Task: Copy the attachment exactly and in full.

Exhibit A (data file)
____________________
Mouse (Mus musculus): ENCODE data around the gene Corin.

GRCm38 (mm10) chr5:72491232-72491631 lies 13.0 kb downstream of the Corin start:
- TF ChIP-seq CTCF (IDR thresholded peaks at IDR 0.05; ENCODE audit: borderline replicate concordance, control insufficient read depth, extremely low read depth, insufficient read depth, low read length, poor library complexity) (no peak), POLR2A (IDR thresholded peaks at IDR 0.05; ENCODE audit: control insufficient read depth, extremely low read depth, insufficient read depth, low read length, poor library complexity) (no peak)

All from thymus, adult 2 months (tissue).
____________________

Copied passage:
Mouse (Mus musculus): ENCODE data around the gene Corin.

GRCm38 (mm10) chr5:72491232-72491631 lies 13.0 kb downstream of the Corin start:
- TF ChIP-seq CTCF (IDR thresholded peaks at IDR 0.05; ENCODE audit: borderline replicate concordance, control insufficient read depth, extremely low read depth, insufficient read depth, low read length, poor library complexity) (no peak), POLR2A (IDR thresholded peaks at IDR 0.05; ENCODE audit: control insufficient read depth, extremely low read depth, insufficient read depth, low read length, poor library complexity) (no peak)

All from thymus, adult 2 months (tissue).